Abel, Brent Maxwell, CAPT

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Last Rank
Last Primary NEC
111X-Unrestricted Line Officer - Surface Warfare
Last Rating/NEC Group
Line Officer
Primary Unit
1948-1960, 111X, Naval Reserve Training Center (USNRTC) Treasure Island, CA
Service Years
1936 - 1960
Foreign Language(s)
Official/Unofficial US Navy Certificates
Plank Owner

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Home State
District Of Columbia
Year of Birth
This Military Service Page was created/owned by Steven Loomis (SaigonShipyard), IC3 to remember Abel, Brent Maxwell, CAPT.

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Contact Info
Home Town
Born in Washington D.C. Raised in Scarsdale NY
Last Address
San Rafael, Marin County, California

Date of Passing
Dec 26, 2005
Location of Interment
Not Specified
Wall/Plot Coordinates
Not Specified

 Official Badges 

Recruiter WW II Honorable Discharge Pin US Navy Retired 20

 Unofficial Badges 

US Naval Reserve Honorable Discharge

 Additional Information
Last Known Activity

Captain Brent Maxwell Abel, USNR (Ret.)

The order, “Stand by to ram”, is rarely heard on a US Navy ship—and the order LCDR Maxwell gave after USS BUCKLEY rammed U-66 and sat perched on the sub’s forecastle, “Stand by to repel boarders”, just before German sailors clambered onto BUCKLEY, had not been heard since the days of Commodore Matthew Perry 100 years earlier. 
Brent Maxwell Abel was a U.S. Naval Reserve Officer during WW2. He was awarded the Navy Cross for his actions as commanding officer of the destroyer escort USS BUCKLEY (DE-51) when it pursued, rammed and sank the German submarine U-66 during the night of May 5-6, 1944 off the coast of North Africa.

Abel was born in Washington, D.C. but raised by his mother in Scarsdale, N.Y. He attended Harvard College where he was a French major and participated in NROTC. After graduating from Harvard Law School in 1940, he moved to San Francisco, California where he practiced estate planning and taxes.

Called to active duty at the start of World War II, he spent a year at Corpus Christi, Texas before assuming command of a sub chaser escorting tanker convoys from refineries in the Caribbean to the mid Atlantic to provide fuel for the European theater of operations. In 1943 he was selected as the commanding officer of the newly- commissioned destroyer escort USS BUCKLEY (DE-51), lead ship in her class of ships whose primary mission was anti- submarine warfare in "hunter killer groups" with escort aircraft carriers (CVE's).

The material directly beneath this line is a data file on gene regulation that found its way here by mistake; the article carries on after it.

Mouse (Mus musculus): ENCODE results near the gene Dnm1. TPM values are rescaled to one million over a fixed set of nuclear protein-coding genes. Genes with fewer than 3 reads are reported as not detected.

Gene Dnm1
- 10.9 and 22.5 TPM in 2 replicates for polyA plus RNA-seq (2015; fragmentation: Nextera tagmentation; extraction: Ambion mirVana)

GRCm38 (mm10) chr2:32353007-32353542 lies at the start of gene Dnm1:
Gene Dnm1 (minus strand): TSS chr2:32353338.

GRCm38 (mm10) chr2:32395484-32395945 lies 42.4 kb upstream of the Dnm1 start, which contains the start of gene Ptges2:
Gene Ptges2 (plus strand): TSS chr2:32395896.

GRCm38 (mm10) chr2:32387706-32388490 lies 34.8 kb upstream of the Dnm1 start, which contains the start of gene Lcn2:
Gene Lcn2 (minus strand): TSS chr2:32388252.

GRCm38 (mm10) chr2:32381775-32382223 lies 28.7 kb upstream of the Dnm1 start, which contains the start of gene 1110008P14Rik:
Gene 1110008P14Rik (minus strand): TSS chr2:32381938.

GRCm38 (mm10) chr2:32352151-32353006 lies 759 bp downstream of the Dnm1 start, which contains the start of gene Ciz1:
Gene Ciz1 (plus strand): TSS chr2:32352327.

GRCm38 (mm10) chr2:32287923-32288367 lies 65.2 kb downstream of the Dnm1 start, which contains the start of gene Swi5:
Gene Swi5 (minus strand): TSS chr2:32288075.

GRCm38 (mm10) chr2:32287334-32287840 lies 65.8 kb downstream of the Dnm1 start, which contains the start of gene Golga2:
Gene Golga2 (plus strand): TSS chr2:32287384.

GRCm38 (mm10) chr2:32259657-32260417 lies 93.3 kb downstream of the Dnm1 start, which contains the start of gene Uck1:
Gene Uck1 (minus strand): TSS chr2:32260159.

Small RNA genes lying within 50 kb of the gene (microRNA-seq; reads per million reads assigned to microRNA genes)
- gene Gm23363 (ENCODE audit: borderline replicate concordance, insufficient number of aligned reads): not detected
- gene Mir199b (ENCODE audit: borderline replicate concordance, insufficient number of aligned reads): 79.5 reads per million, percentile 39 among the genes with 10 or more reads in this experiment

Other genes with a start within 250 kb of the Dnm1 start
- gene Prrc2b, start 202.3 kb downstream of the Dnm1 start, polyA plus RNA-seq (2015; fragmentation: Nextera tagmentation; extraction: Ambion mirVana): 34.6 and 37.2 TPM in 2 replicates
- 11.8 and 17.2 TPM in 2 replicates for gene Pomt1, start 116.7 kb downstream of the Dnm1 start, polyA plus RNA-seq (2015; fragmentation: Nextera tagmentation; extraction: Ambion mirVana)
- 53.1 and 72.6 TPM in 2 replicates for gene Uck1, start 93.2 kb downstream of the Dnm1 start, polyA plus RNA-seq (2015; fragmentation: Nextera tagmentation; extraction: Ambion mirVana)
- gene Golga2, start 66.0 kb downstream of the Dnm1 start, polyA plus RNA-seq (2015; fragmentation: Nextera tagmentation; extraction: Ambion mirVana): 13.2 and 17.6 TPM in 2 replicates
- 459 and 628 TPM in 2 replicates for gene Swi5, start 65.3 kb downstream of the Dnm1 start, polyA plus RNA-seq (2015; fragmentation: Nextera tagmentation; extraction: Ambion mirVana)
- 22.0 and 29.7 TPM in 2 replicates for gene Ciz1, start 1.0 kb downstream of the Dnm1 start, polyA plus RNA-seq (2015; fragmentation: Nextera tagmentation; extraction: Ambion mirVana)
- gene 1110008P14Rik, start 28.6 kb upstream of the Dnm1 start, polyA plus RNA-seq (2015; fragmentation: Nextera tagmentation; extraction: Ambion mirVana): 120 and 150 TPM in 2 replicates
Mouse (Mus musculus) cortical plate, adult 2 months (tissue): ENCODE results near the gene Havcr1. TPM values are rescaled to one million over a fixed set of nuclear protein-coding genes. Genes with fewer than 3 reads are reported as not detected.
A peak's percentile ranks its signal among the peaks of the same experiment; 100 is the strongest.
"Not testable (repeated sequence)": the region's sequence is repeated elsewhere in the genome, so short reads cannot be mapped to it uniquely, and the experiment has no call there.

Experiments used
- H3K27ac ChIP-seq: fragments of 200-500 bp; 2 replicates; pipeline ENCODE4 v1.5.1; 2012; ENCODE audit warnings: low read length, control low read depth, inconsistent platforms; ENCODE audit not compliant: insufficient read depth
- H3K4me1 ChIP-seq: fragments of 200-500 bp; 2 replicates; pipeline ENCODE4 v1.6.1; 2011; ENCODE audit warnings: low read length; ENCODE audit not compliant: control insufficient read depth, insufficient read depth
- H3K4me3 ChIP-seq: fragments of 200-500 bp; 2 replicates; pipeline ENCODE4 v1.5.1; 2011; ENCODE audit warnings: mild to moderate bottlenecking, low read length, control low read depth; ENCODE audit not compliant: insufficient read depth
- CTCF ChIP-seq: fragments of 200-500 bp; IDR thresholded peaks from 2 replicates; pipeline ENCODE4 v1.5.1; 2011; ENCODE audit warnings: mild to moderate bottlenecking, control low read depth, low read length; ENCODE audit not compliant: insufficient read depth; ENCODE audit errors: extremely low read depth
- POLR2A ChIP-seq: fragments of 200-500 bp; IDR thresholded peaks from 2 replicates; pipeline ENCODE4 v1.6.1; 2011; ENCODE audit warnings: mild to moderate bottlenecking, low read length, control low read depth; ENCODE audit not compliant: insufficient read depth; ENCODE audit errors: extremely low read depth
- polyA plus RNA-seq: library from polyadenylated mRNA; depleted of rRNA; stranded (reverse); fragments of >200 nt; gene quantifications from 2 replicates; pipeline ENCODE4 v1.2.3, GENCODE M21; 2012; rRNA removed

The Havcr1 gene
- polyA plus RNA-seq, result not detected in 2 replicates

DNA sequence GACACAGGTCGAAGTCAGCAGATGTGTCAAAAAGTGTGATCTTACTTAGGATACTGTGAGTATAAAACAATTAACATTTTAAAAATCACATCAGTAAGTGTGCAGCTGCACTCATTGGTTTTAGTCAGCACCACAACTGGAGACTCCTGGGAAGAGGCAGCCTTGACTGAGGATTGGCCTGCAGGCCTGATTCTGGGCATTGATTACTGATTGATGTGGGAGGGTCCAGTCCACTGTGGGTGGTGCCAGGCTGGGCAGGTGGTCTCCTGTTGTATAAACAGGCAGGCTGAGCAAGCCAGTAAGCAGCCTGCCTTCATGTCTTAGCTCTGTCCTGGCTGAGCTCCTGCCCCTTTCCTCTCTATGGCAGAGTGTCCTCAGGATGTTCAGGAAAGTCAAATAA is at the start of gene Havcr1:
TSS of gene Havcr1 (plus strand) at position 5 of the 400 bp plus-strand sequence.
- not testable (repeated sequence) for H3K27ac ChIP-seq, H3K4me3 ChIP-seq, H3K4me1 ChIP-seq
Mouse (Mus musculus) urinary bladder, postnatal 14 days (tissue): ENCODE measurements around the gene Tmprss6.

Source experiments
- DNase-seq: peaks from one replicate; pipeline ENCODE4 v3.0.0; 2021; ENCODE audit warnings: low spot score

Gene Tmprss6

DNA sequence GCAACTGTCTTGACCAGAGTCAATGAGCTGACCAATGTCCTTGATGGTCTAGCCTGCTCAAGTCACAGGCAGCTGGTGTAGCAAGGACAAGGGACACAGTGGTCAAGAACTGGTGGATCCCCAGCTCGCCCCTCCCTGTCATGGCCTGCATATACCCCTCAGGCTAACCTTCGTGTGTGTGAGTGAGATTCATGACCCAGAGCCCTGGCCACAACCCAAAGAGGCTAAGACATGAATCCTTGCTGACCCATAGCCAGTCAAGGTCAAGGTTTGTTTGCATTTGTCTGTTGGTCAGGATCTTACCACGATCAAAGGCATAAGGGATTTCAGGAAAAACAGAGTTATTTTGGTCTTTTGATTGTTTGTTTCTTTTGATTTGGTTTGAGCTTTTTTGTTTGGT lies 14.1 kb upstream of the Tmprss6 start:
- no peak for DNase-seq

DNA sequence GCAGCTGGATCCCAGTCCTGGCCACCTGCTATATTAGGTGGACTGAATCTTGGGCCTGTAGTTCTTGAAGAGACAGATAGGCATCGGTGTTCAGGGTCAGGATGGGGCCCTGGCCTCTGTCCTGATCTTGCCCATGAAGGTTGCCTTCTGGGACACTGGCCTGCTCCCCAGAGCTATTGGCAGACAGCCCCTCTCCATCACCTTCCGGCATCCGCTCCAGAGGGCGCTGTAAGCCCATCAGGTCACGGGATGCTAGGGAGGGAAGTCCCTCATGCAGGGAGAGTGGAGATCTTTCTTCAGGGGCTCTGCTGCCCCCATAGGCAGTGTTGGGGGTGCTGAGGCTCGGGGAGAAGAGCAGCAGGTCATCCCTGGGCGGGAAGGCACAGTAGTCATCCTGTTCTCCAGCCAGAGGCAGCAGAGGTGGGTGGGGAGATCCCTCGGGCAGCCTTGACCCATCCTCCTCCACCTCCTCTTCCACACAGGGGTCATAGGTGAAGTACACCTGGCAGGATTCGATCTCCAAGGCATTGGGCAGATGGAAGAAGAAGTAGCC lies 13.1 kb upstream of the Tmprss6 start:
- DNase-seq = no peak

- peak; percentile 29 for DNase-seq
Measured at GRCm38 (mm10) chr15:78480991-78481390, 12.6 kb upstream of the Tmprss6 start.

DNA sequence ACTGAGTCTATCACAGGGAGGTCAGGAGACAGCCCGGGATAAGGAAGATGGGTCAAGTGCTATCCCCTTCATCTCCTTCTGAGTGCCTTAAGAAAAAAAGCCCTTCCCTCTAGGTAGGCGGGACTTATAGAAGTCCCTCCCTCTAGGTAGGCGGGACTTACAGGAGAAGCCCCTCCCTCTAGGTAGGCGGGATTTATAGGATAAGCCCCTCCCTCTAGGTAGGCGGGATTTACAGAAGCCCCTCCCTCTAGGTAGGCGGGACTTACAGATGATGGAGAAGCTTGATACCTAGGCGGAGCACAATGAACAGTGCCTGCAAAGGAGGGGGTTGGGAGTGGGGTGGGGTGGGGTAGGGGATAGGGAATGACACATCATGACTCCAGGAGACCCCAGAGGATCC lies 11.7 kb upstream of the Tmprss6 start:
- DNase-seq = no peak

During the pre-dawn hours of his 28th birthday (6 May 1944), Abel's ship engaged a surfaced German submarine, U-66 in the Atlantic about 500 nm off the coast of North Africa in what has been called the "most exciting" submarine engagement of WW2. After the U-boat sank, about half its crew, 36 German sailors, were rescued and taken prisoner by BUCKLEY. This battle is probably the closest naval combat of modern warfare, as BUCKLEY'S crew battled German sailors who swarmed about the destroyer with shell cases, fists and coffee cups, after BUCKLEY rammed the submarine and rode up on its back. 

After 3 years afloat, Abel was assigned shore duty at Minneapolis, University of Minnesota, as the Assistant Professor for Naval Science and Tactics. He was released from active duty in January 1946. Returning to civilian life after WW2, for many years Abel was a partner in a large San Francisco law firm where most of his co-workers had no idea of his wartime service that he rarely mentioned.

Years later, one of the German crew survivors contacted Abel and told him, "All of us survivors of the U-66 have always had the desire to get to know our wartime adversaries in the war on the sea and if the opportunity presented itself to say thank you for the fair treatment on board the Buckley and for saving our lives." Mr. Abel then helped organize a reunion of the former foes in Germany where he expressed regret that he could not have saved more lives.

Mr. Abel remained in the active Navy Reserve and retired as a Captain in 1960. He was 89 years old when he died at his home in San Rafael, California in December 2005.
Other Comments:

USS BUCKLEY'S C.O., LCDR Abel was awarded the Navy Cross for his combat action against U-66. In addition to the Navy Unit Commendation, awarded the BUCKLEY, her crewmen were authorized to wear a battle star on the European-African Theater ribbon.

Some high ranking Navy officers of the day considered the battle between USS BUCKLEY and U-66 to be the "most exciting" submarine kill of World War II.

The Buckley received the Navy Unit Commendation for sinking U-66 and three battle stars for her World War II service.

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Command at Sea

 Unit Assignments/ Advancement Schools
Naval Reserve Forces CommandUS NavyFormal Schools and Training CoursesSubmarine Chasers (SC)
NROTC (Staff)Commander Naval Recruiting Command (CNRC)Commander Navy Reserve Forces Command (COMNAVRESFORCOM)
  1940-1941, 116X, Naval Reserve Forces Command
  1941-1942, 111X, Reserve Training Center (Staff) Corpus Christi, TX
  1942-1942, 116X, Submarine Chaser School
  1942-1943, 111X, Submarine Chasers (SC)
  1943-1945, 111X, USS Buckley (DE-51)
  1945-1946, 111X, University of Minnesota NROTC (Cadre)
  1945-1948, 111X, Navy Recruiting Station Minneapolis, MN
  1948-1960, 111X, Naval Reserve Training Center (USNRTC) Treasure Island, CA
 Combat and Non-Combat Operations
  1943-1945 World War II/European-African-Middle Eastern Theater
 Colleges Attended 
Harvard UniversityHarvard University
  1933-1937, Harvard University
  1938-1940, Harvard University
 Other News, Events and Photographs
  USS BUCKLEY DE-51 and U-661
  May 06, 1944, NAVY CROSS2
  Jul 03, 2016, General Photos1
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